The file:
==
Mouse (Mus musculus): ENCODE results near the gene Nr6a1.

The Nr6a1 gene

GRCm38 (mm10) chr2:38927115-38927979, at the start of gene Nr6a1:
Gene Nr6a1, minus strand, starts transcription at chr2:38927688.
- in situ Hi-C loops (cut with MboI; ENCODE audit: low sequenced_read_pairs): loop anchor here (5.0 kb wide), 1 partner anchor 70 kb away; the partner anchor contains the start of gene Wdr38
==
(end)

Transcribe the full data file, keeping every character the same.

Mouse (Mus musculus): ENCODE results near the gene Nr6a1.

The Nr6a1 gene

GRCm38 (mm10) chr2:38927115-38927979, at the start of gene Nr6a1:
Gene Nr6a1, minus strand, starts transcription at chr2:38927688.
- in situ Hi-C loops (cut with MboI; ENCODE audit: low sequenced_read_pairs): loop anchor here (5.0 kb wide), 1 partner anchor 70 kb away; the partner anchor contains the start of gene Wdr38